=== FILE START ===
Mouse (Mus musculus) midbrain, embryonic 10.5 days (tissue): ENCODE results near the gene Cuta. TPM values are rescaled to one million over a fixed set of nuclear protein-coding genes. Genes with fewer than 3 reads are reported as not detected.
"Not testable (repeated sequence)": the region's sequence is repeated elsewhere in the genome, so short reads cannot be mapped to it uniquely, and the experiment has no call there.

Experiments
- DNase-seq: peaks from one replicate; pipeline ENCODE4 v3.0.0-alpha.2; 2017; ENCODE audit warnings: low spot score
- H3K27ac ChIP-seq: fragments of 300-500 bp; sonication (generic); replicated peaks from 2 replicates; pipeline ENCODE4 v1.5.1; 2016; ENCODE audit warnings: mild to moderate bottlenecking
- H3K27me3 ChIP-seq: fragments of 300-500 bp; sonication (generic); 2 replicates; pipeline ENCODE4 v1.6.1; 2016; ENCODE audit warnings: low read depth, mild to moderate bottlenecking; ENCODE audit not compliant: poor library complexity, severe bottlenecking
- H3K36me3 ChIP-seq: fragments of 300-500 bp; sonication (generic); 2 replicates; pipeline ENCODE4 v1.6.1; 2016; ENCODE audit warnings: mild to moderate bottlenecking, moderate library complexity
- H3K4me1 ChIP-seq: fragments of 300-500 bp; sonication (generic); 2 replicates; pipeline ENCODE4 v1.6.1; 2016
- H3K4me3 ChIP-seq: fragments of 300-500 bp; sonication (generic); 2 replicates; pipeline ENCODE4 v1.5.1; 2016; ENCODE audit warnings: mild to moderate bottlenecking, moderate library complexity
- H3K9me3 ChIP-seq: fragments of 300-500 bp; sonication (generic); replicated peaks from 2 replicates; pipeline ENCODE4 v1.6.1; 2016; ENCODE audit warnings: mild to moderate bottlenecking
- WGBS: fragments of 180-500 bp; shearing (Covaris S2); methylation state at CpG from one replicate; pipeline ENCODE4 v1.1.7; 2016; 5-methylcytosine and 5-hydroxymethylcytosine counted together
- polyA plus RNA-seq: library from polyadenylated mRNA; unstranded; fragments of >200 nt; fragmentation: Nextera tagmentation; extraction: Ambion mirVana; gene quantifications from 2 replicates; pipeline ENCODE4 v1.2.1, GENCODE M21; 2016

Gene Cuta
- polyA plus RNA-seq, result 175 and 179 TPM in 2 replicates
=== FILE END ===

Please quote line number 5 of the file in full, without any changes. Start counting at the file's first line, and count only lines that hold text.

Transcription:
- H3K27ac ChIP-seq: fragments of 300-500 bp; sonication (generic); replicated peaks from 2 replicates; pipeline ENCODE4 v1.5.1; 2016; ENCODE audit warnings: mild to moderate bottlenecking